Guest Blog: Beyond The Builder StorySeptember 21, 2017
Welcome to another Thoughtful Thursday! Every Thursday we feature a guest blogger. I’m only choosing FANtastic bloggers who know the ins and outs of sales and marketing. If you are interested in being a guest blogger, please drop us an email. So grab a cup of coffee and dive in! You’re sure to learn something new.
When I started my career in onsite sales one of the first things I learned was the importance of telling the Builder Story. Specifically, the importance of telling it well, making it compelling, and maybe even a bit personal. It quickly became my favorite part of a planned sales presentation because it’s an early chance to connect with the prospect. Connection is kinda my thing. The Builder Story is not only an opportunity to share what makes the builder special, it is also a chance to share a little bit about why you chose to work for the company. Maybe even something you love about working there which, hopefully resonates with the prospect and kicks off the process of building a relationship that results in a sale.
Nearly every builder out there is telling some version of a Builder Story but I think there are a few more levels to storytelling that many builders are afraid to explore. And one thing I know for sure, one builder’s fear is another builder’s opportunity. With that, I present to you three more stories you need to start telling your prospects if you want to take your Storytelling to the next level. Storytelling is a powerful sales tool. Learn to harness it and you might even book the 10 AM spot at your local bookstore. Dare to dream.
1. Stories from behind the scenes on product development
Think of a brand you love. A brand you know enough about to be a fan. For me, I love J.Crew. A few years ago when their catalog started featuring stories about the inspiration behind their collections and the personalities of their stylists and creative leaders, I went from being a fan to being a super fan. Trust me, I have the credit card bills to prove it. I felt like I got to know them and I was an insider. I mean, it went so far that I thought if they knew me as well as I “knew them” we might even be friends.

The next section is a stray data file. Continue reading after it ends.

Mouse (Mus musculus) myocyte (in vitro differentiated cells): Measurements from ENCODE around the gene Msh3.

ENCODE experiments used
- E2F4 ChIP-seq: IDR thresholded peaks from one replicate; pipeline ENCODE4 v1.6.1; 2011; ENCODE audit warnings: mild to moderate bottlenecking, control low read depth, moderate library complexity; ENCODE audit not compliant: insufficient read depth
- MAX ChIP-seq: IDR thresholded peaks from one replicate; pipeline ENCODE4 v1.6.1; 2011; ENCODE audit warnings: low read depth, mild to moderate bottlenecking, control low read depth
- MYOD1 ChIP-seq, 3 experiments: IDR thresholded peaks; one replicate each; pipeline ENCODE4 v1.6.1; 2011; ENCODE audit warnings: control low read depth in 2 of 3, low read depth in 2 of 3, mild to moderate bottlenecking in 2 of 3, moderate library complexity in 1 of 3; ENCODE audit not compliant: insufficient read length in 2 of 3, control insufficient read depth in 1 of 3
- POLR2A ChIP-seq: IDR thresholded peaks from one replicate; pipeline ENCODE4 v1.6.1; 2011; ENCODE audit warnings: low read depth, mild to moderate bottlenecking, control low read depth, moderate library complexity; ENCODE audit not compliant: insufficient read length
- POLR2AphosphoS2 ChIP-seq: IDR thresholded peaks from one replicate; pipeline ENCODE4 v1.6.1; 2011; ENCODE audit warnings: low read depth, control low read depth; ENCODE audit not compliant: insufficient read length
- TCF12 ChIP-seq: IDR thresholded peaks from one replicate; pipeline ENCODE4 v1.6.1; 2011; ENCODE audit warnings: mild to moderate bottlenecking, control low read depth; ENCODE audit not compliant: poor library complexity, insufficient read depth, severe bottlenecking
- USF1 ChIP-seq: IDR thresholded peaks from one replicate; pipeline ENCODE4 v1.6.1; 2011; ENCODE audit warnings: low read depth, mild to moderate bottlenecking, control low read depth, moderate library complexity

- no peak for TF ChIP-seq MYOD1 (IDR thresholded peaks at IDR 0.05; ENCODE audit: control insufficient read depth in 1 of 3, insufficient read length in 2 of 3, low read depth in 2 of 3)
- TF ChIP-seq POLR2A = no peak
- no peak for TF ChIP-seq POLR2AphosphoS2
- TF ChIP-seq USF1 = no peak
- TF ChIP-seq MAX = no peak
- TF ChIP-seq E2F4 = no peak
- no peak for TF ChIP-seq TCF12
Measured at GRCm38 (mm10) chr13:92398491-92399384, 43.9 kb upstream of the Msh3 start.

That sounds a little pathetic but stick with me here because you have the same opportunity when someone walks in to your sales center. You are their gateway to all the stories that take place behind the scenes. The story of why your builder chose that particular floor plan to model. The story of how the builder created the collection of homes you’re selling. What was their inspiration? I’m not talking about the stuff they can read on the brochure. I’m talking about the stuff that will make them feel like an insider. Did the designers initially want to go a certain direction with merchandising that was edited or redirected? Was it perfectly hideous because that will make for a memorable story. Did the construction manager have to build the home in 60 days? Trust me, there are stories to be told on an expedited build schedule.
We once created a collection of homes called the Mixtape Collection. We named each plan after two to three word song lyrics. We were so enamored with the community and the developer where we were about to build, at a certain point we just had to cop to a full on buildercrush. Back in the day, what did you do when you had a crush on someone? You made them a mixtape of course. Hence, the Mixtape Collection. That’s behind the scenes, insider info.
2. Stories about your trade partners
Have you ever been to a chef’s table at a restaurant? It’s usually a little table crammed into the kitchen right smack dab in the middle of all the chaos. It’s not particularly fancy but for foodies, it’s spectacular. You feel special. You feel like you get to be part of the fun. You meet all the faces you never get to see: the chef, the line cooks, and all the people that make the magic happen. It adds a whole new dimension to your dining experience. If you’ve never been to a chef’s table, fear not, it’s not required to pull off this level of storytelling. You can still create a virtual chef’s (read: builder’s) table for your prospects and homeowners and add a whole new dimension to their homebuilding experience.
Do you know the names and faces of some of your trade partners? If you don’t, and it’s perfectly normal if you don’t, this is an area where you can not only improve your storytelling but also grow your career. Getting to know some of your trade partners by name is the first step.You don’t have to know all of them. Pick a trade partner that interests you – are you fascinated by intricate tile installation? Are you picky about drywall and paint finish? Do you drool over kitchen cabinets or countertops? For me, it was the framers. The music was playing, they were working hard while laughing and joking with each other. And don’t get me started on how fun it looked to swing a roof truss! I was dying to get in on that action.